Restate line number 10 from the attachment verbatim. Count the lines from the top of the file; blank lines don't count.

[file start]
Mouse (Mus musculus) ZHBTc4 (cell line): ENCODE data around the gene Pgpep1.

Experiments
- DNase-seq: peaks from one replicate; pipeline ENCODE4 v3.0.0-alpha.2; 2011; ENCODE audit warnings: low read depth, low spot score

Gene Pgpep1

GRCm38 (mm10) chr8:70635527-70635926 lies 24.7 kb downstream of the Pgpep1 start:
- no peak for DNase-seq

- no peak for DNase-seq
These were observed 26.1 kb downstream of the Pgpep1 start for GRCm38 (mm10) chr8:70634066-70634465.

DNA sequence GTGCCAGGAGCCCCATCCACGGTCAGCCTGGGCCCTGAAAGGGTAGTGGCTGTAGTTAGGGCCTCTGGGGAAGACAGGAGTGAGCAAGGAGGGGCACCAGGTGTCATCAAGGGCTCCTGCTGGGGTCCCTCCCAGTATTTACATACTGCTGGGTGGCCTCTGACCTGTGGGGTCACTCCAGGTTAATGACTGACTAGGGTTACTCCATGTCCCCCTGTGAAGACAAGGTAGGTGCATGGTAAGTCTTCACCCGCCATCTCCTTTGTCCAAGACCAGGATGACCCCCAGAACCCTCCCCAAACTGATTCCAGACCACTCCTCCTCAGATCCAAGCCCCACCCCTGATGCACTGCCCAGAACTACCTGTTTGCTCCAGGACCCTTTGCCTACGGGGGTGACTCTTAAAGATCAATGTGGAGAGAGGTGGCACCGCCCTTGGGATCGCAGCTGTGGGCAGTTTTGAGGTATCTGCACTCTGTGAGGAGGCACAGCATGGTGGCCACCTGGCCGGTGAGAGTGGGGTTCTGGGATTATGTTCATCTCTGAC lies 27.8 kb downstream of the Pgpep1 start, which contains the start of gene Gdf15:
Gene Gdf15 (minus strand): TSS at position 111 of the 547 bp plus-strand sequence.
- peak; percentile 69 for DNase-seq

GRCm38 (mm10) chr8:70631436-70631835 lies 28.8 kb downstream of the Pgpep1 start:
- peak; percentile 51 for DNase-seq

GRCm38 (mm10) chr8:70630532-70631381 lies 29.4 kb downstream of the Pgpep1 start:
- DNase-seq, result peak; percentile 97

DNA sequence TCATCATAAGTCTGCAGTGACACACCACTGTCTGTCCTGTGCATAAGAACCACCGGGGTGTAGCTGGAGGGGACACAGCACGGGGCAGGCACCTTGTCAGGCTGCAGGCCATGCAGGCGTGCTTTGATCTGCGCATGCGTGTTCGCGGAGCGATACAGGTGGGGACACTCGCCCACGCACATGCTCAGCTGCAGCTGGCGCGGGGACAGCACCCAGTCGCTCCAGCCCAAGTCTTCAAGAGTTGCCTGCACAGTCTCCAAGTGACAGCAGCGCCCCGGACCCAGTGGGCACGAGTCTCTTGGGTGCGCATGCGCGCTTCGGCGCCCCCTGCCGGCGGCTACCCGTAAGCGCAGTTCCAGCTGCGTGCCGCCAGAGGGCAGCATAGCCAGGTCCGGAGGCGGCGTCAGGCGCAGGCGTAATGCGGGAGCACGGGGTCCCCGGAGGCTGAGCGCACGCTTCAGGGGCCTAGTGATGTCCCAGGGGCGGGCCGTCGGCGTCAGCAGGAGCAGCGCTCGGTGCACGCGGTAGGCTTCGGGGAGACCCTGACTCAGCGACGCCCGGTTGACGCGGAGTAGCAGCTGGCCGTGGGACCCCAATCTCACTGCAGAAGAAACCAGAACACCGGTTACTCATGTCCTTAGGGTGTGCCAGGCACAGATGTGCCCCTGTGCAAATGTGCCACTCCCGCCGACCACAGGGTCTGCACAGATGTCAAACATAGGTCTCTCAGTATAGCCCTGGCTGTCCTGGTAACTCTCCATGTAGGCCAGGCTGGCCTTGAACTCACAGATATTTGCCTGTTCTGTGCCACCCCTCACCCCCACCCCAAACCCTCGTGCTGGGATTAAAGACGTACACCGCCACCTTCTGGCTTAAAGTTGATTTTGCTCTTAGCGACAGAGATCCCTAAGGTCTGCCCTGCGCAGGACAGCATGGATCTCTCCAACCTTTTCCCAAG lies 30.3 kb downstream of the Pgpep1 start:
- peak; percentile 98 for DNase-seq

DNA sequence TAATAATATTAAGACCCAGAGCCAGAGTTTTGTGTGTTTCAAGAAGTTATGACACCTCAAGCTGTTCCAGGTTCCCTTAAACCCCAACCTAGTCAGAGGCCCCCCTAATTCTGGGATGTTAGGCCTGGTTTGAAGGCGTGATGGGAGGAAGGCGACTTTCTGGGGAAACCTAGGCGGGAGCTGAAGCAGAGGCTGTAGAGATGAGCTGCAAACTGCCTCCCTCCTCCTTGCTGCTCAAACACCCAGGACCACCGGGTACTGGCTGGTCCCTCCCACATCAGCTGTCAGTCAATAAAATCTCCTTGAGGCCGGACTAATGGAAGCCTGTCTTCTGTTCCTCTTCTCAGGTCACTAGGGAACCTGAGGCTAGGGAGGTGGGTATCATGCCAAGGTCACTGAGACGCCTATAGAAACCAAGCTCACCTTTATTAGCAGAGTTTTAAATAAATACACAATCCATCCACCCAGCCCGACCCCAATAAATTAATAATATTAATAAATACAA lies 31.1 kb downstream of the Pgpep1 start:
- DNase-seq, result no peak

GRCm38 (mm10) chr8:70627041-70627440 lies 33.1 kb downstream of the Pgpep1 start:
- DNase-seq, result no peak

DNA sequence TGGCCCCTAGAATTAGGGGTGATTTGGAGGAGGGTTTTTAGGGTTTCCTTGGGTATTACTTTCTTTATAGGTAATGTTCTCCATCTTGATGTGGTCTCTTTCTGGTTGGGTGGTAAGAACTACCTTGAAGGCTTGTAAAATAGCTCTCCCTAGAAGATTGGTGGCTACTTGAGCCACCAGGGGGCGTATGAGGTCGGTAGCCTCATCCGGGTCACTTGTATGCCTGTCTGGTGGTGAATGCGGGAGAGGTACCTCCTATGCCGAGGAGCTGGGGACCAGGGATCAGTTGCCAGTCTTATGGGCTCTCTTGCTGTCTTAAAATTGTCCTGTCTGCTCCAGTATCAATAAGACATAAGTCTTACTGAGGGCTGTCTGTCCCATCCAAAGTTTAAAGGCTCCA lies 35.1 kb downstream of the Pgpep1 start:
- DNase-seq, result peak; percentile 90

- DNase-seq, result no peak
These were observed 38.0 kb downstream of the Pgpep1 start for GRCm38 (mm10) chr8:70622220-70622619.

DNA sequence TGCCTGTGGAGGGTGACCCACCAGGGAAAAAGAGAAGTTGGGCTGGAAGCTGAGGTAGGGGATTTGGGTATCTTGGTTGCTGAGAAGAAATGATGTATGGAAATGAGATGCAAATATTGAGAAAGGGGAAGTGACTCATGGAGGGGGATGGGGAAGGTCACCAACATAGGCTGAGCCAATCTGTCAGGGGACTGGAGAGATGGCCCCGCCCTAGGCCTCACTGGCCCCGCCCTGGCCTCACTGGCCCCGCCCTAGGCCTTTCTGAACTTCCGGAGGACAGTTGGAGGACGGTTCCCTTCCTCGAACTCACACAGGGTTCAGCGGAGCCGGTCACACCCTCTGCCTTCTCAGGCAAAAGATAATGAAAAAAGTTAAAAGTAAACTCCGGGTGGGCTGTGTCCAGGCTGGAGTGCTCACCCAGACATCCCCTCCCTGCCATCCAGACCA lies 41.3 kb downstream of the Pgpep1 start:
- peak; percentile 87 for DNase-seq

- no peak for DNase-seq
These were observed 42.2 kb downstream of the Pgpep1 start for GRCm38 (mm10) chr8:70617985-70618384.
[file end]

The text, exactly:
Gene Gdf15 (minus strand): TSS at position 111 of the 547 bp plus-strand sequence.